Definitions for jaccuse
This page provides all possible meanings and translations of the word jaccuse
A malicious speech meant to blame someone for an error or wrongdoing
Origin: for “I accuse”. From an open letter from Emile Zola to the president of France entitled J'accuse during the Dreyfus Affair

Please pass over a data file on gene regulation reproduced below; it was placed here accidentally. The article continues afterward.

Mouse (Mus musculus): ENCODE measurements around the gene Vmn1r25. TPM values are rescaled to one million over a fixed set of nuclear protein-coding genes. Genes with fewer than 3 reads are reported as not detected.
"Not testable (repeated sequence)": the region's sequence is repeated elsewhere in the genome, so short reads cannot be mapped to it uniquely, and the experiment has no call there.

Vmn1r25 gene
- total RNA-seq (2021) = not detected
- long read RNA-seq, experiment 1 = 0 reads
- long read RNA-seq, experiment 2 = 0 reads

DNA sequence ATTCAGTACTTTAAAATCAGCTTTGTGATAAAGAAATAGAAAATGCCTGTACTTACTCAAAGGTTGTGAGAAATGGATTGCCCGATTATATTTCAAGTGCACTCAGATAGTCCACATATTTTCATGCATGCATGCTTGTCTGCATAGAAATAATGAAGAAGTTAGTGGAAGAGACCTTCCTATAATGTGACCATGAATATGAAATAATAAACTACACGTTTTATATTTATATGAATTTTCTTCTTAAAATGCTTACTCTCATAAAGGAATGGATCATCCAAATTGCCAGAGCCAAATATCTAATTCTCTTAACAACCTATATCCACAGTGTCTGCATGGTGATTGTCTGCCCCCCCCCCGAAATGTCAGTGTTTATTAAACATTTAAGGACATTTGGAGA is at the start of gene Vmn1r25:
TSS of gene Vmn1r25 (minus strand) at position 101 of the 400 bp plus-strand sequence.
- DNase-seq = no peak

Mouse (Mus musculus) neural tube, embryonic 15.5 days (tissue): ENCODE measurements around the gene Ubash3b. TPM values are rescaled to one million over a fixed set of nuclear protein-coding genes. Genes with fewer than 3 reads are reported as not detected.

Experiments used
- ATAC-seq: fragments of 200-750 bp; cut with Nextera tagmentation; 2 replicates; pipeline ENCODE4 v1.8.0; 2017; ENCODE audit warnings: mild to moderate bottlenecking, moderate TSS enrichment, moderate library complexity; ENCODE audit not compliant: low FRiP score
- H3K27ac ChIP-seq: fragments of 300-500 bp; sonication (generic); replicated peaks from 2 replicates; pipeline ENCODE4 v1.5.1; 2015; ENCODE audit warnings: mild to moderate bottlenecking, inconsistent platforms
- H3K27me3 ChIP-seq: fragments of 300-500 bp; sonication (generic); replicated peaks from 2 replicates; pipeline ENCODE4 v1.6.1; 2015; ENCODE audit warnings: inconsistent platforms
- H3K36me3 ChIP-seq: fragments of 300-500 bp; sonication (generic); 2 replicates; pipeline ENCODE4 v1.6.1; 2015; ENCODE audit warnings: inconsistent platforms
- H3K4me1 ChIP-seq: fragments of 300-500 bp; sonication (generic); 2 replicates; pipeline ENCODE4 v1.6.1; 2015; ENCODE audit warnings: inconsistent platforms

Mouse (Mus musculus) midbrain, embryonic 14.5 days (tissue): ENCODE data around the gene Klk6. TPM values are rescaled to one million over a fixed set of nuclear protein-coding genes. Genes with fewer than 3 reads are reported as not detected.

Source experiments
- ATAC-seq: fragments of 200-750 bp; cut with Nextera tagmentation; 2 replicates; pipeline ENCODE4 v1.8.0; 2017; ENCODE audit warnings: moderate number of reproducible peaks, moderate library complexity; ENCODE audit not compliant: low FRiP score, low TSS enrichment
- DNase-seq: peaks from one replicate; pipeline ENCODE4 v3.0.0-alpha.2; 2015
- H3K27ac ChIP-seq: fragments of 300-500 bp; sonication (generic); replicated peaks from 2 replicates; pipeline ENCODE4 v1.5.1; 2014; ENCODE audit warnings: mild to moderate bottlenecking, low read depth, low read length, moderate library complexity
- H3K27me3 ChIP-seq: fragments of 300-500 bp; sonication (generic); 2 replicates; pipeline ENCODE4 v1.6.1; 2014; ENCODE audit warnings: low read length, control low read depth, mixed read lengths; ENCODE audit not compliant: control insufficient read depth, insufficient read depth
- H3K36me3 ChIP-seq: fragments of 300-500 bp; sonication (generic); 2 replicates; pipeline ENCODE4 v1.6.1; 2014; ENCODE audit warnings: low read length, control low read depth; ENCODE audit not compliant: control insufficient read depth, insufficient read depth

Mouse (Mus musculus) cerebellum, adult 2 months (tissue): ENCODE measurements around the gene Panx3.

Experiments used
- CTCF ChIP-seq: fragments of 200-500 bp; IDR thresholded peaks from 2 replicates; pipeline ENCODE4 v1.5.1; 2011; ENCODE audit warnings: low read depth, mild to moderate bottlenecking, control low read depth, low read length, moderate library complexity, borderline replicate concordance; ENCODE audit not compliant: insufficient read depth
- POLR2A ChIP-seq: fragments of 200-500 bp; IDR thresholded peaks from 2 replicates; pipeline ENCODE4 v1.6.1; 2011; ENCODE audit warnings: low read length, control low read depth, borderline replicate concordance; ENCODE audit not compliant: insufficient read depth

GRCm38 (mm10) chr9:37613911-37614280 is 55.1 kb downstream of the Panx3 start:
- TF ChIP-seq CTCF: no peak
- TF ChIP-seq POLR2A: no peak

"J'accuse ...!" was an open letter published on 13 January 1898 in the newspaper L'Aurore by the influential writer Émile Zola. In the letter, Zola addressed President of France Félix Faure and accused the government of anti-Semitism and the unlawful jailing of Alfred Dreyfus, a French Army General Staff officer who was sentenced to lifelong penal servitude for espionage. Zola pointed out judicial errors and lack of serious evidence. The letter was printed on the front page of the newspaper and caused a stir in France and abroad. Zola was prosecuted for and found guilty of libel on 23 February 1898. To avoid imprisonment, he fled to England, returning home in June 1899. Other pamphlets proclaiming Dreyfus's innocence include Bernard Lazare's A Miscarriage of Justice: The Truth about the Dreyfus Affair. As a result of the popularity of the letter, even in the English-speaking world, J'accuse! has become a common generic expression of outrage and accusation against someone powerful.
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